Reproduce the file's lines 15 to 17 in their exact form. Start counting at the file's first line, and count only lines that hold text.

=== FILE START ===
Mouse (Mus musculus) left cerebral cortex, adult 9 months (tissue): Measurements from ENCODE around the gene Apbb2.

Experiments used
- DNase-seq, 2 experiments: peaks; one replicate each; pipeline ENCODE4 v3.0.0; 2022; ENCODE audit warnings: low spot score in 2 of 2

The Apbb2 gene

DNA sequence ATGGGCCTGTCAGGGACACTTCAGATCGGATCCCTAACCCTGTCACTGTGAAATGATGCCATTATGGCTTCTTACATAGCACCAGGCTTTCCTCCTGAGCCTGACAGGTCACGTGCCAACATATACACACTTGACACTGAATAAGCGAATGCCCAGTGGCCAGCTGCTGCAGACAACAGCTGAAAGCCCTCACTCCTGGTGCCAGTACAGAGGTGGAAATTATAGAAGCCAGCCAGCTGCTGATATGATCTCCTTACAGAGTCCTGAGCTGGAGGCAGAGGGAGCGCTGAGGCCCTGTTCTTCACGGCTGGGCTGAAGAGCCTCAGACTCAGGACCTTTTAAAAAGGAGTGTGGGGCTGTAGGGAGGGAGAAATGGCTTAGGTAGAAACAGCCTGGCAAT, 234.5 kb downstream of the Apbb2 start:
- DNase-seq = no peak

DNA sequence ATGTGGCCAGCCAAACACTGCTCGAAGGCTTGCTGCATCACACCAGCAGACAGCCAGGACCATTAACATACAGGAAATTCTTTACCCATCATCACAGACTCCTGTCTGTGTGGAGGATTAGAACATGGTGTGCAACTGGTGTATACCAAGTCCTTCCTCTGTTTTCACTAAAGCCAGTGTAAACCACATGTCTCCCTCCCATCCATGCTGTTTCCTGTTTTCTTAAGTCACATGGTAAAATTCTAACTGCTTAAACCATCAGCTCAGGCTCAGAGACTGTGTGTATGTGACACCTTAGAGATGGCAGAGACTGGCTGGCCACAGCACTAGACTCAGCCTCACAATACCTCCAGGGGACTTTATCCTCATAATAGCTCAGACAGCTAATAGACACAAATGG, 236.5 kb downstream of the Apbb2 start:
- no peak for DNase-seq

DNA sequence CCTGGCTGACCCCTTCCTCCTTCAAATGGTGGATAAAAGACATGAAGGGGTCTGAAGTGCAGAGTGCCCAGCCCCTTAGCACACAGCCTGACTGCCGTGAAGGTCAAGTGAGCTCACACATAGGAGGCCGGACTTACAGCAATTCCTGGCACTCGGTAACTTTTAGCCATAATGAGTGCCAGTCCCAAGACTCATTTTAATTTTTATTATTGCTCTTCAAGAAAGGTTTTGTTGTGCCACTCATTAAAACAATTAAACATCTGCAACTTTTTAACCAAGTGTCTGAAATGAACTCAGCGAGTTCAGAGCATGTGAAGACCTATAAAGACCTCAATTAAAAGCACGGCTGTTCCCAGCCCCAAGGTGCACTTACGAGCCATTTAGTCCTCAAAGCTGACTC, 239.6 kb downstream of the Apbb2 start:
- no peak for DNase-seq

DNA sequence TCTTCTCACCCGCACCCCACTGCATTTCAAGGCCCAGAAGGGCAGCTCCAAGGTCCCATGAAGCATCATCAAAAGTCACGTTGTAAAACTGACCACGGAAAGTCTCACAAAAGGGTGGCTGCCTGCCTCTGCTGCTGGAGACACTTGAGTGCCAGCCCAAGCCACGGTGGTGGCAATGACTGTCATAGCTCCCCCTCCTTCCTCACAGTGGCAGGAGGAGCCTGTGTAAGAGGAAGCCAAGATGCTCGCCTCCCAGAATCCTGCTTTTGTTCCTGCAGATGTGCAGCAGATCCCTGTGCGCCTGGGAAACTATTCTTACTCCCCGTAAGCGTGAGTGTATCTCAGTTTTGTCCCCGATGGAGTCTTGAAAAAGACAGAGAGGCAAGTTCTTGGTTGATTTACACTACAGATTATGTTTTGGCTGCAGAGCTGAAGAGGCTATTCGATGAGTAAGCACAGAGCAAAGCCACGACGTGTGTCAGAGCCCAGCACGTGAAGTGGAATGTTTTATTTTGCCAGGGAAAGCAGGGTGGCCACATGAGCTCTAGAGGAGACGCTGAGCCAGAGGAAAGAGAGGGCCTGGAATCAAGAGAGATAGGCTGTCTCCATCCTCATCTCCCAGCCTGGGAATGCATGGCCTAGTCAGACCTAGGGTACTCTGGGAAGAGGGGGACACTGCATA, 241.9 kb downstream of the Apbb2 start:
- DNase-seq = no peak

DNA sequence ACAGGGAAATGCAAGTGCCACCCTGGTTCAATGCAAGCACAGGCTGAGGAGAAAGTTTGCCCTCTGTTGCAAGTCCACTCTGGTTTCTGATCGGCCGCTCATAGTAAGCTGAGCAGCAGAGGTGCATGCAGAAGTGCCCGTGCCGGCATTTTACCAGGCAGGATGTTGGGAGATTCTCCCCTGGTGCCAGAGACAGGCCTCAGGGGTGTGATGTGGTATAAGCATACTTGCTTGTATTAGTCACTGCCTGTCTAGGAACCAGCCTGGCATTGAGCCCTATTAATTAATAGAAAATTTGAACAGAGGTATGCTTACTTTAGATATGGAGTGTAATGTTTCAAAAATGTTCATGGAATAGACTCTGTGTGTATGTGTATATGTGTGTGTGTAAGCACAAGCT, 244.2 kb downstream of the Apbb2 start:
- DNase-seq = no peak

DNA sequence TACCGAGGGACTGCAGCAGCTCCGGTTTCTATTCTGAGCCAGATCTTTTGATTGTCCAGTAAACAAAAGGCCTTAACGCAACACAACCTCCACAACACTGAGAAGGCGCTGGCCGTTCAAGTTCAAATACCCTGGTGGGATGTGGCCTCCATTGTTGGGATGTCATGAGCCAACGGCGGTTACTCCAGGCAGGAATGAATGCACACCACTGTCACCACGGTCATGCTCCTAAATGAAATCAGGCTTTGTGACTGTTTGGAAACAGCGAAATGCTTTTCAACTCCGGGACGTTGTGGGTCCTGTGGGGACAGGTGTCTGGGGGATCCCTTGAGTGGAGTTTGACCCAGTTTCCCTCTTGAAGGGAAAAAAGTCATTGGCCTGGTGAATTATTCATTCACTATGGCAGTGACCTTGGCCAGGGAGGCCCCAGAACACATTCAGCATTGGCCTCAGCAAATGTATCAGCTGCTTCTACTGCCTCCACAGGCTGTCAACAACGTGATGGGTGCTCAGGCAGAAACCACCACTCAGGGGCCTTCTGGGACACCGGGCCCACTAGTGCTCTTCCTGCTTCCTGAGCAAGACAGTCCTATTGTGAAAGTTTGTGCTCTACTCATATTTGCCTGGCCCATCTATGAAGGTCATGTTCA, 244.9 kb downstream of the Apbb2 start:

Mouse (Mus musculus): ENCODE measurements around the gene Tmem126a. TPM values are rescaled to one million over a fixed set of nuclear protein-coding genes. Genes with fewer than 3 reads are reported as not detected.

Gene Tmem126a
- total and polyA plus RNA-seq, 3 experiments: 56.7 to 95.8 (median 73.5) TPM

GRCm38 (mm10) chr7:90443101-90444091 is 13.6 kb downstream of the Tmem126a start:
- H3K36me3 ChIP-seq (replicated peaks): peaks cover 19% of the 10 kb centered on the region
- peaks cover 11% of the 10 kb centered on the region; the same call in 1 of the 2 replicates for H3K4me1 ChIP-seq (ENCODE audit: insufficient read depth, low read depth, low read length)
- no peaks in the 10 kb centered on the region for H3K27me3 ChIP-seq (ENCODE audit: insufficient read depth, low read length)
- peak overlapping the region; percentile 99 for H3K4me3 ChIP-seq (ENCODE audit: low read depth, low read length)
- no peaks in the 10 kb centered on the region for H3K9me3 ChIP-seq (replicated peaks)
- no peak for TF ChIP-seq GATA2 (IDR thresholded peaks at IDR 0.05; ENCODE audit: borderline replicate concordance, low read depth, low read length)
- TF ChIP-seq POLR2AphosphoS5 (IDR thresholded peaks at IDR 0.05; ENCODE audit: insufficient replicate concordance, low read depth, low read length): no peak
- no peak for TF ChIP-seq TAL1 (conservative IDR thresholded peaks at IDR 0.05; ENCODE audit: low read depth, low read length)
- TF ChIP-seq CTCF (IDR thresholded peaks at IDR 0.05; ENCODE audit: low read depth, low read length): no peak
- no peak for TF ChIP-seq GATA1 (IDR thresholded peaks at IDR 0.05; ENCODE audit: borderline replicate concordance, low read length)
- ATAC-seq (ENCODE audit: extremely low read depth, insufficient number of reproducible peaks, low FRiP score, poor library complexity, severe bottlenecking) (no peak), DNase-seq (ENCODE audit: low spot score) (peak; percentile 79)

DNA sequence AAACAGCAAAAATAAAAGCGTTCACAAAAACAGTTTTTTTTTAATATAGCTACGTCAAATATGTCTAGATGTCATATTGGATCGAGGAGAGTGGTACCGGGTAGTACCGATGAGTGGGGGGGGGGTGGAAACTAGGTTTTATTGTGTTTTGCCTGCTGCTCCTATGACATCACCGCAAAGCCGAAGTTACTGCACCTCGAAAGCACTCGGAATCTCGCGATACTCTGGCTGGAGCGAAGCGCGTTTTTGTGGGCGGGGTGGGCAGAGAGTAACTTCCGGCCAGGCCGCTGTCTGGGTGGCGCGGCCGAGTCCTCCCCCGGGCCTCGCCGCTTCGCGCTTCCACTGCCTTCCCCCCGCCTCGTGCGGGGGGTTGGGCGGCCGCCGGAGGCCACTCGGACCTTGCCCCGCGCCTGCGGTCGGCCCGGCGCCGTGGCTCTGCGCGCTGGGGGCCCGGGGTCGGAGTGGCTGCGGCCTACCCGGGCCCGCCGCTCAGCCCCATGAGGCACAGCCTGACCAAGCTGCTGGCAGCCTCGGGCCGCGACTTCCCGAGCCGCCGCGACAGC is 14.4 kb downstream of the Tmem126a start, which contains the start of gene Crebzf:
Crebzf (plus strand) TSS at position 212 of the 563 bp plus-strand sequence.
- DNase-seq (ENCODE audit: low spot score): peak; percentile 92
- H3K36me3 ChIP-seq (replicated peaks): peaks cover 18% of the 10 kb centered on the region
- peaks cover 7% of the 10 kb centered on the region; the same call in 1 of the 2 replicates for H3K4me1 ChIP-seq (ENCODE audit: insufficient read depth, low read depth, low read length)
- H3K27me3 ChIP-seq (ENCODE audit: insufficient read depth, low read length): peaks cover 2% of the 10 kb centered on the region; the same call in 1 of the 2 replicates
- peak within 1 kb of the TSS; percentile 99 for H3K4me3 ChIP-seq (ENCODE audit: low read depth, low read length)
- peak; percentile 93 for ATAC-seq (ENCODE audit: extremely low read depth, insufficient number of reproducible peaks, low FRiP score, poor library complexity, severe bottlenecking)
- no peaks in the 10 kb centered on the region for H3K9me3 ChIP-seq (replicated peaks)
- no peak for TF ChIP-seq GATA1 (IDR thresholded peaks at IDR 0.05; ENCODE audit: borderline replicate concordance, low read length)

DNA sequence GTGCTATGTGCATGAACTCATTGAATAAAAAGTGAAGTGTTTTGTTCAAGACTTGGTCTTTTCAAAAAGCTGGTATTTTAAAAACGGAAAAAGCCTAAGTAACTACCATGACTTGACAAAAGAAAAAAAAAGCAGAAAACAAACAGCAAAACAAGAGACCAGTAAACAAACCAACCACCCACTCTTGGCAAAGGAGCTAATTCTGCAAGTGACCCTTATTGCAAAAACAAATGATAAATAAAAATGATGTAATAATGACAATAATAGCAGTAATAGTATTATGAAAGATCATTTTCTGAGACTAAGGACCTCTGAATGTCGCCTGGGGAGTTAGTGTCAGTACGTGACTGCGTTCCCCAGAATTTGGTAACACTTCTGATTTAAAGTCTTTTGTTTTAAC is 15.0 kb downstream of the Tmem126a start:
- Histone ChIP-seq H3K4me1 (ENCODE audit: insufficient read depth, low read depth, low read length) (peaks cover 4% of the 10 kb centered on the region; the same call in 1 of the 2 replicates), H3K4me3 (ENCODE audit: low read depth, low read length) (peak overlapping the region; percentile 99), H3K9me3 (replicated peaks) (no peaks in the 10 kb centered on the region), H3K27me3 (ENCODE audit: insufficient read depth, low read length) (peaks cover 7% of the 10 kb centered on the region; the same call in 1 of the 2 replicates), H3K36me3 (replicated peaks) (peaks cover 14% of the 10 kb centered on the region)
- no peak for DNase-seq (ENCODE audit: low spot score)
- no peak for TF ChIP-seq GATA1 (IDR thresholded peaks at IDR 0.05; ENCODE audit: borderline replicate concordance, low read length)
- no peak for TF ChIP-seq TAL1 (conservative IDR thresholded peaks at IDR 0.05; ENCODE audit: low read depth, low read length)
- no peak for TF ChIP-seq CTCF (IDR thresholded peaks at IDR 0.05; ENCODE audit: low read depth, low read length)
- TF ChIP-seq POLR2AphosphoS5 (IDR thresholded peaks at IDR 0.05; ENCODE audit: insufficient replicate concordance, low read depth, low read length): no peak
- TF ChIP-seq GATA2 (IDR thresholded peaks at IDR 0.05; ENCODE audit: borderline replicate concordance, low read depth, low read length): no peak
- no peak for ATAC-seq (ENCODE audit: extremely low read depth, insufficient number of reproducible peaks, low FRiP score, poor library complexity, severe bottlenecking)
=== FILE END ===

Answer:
DNA sequence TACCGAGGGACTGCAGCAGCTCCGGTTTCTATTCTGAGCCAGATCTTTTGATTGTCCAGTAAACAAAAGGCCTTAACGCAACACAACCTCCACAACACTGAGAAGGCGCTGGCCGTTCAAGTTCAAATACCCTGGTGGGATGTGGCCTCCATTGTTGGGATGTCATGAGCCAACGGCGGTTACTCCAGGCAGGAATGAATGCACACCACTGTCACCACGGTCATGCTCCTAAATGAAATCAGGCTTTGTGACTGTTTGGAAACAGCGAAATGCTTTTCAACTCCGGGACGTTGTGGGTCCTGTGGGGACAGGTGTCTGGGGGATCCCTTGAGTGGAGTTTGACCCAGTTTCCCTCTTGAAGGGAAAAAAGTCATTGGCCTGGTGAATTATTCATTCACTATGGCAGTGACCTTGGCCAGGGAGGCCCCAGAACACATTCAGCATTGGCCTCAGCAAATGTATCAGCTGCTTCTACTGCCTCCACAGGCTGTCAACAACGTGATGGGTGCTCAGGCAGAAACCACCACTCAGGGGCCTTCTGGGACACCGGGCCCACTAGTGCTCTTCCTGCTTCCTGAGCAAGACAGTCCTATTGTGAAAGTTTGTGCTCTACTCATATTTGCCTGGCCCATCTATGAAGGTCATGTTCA, 244.9 kb downstream of the Apbb2 start:

Mouse (Mus musculus): ENCODE measurements around the gene Tmem126a. TPM values are rescaled to one million over a fixed set of nuclear protein-coding genes. Genes with fewer than 3 reads are reported as not detected.

Gene Tmem126a